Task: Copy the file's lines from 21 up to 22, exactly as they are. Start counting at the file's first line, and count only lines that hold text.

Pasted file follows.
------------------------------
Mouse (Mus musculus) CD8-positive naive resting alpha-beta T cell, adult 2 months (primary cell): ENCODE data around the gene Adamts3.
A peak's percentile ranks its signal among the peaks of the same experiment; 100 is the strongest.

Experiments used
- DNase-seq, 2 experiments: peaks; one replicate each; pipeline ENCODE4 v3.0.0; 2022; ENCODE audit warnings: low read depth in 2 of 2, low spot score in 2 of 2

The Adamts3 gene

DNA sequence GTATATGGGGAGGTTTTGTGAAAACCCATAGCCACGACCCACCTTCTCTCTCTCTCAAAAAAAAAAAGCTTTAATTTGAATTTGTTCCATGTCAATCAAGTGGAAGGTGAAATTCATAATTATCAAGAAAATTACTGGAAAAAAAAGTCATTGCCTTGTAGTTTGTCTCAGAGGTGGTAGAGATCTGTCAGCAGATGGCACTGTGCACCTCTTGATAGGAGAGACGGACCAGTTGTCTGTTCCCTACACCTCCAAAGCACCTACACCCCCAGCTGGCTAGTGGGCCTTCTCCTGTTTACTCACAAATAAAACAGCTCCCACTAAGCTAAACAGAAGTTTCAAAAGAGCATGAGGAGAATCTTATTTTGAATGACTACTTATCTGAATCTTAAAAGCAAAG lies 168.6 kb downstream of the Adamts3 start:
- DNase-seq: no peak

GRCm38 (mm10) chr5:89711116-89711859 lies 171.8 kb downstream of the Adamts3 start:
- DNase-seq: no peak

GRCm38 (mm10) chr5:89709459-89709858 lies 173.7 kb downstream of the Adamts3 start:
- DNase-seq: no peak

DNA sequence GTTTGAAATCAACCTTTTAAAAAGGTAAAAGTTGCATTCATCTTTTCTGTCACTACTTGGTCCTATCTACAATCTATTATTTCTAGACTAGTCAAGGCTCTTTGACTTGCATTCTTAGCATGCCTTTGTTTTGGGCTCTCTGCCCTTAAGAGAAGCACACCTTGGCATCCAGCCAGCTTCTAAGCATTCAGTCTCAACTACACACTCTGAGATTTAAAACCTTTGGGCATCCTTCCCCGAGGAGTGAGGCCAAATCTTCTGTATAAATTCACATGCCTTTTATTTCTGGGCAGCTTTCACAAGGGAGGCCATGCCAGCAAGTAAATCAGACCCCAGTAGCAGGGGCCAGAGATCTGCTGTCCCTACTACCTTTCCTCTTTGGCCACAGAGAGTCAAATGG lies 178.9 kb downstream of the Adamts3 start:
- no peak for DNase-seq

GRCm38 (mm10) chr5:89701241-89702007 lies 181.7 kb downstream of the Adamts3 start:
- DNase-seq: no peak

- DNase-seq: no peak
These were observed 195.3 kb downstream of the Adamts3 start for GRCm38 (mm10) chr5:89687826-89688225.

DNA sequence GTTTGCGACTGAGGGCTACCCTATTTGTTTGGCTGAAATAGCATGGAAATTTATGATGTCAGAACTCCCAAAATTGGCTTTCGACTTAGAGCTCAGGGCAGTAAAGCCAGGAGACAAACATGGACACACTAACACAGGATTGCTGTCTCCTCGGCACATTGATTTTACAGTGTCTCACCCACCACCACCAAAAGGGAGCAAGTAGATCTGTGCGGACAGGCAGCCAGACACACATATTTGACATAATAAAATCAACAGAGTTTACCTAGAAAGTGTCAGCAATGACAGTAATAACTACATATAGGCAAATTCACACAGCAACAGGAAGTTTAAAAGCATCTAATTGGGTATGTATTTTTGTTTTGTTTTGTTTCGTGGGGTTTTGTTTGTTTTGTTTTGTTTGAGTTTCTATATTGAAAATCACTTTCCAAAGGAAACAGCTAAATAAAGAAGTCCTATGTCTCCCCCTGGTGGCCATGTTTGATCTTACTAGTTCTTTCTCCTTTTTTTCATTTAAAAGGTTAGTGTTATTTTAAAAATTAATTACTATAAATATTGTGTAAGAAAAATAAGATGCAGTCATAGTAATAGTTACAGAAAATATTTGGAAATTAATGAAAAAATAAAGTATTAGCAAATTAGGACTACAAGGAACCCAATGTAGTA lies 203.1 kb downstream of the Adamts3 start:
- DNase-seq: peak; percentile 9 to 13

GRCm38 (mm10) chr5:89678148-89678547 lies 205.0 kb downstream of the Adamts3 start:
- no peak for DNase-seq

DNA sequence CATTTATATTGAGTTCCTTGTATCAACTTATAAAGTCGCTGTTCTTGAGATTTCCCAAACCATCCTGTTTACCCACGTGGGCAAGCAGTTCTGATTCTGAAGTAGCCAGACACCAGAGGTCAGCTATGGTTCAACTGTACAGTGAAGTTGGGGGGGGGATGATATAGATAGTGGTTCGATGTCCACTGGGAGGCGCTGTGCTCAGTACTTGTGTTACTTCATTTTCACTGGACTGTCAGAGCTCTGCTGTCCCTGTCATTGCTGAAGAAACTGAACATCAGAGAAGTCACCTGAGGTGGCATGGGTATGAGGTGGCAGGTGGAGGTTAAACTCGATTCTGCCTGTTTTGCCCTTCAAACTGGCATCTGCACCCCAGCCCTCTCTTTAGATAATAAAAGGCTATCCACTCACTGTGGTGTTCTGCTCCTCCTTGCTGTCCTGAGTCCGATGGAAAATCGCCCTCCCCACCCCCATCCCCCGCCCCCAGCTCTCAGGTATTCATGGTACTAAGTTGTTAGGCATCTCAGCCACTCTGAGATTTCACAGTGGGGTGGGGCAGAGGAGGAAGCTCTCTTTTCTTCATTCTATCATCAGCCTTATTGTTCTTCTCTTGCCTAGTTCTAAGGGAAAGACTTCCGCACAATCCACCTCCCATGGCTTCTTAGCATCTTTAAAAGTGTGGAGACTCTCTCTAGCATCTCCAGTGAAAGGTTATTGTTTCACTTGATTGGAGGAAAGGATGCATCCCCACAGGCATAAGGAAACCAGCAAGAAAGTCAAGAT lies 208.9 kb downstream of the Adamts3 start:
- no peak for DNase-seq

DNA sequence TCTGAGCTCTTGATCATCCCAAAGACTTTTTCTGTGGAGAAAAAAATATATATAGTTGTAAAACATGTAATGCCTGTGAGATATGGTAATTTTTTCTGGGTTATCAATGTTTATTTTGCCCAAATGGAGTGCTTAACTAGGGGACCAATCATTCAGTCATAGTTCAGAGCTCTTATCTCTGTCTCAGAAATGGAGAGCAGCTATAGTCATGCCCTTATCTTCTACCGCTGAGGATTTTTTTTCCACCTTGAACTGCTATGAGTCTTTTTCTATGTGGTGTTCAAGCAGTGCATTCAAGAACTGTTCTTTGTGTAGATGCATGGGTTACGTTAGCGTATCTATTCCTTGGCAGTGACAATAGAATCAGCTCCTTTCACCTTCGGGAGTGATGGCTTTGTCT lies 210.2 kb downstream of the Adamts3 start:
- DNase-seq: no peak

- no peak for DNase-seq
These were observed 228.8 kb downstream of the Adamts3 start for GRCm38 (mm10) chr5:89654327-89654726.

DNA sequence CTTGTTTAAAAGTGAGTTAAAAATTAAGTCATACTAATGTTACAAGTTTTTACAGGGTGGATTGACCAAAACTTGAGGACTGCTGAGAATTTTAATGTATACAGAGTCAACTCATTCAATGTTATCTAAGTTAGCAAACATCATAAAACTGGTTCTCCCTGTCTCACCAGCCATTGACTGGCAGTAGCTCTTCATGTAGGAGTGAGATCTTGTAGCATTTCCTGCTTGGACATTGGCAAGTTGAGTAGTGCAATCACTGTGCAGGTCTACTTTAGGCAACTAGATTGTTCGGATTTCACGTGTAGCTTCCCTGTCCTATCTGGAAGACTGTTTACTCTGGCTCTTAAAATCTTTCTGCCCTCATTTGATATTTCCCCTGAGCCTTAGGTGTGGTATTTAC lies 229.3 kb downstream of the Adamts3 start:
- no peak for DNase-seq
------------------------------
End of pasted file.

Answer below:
- no peak for DNase-seq

DNA sequence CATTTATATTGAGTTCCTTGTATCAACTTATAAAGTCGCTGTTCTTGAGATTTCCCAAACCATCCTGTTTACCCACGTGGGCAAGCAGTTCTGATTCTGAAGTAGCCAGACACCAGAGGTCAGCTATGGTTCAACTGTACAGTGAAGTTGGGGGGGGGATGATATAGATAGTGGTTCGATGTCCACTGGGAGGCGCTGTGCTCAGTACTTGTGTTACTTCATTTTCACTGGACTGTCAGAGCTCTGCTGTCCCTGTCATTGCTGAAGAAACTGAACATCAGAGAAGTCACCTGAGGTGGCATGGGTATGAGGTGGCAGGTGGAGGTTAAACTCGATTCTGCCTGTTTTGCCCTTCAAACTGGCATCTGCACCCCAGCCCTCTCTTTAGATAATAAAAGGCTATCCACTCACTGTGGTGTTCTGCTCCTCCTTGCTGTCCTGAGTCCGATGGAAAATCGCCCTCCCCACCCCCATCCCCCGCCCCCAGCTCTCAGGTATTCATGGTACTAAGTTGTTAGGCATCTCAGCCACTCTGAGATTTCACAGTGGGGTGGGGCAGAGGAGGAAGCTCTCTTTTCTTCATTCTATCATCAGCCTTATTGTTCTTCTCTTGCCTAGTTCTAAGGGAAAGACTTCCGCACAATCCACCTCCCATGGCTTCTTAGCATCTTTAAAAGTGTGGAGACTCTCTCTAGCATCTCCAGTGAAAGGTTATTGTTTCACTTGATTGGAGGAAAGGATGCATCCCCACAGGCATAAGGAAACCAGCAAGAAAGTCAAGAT lies 208.9 kb downstream of the Adamts3 start: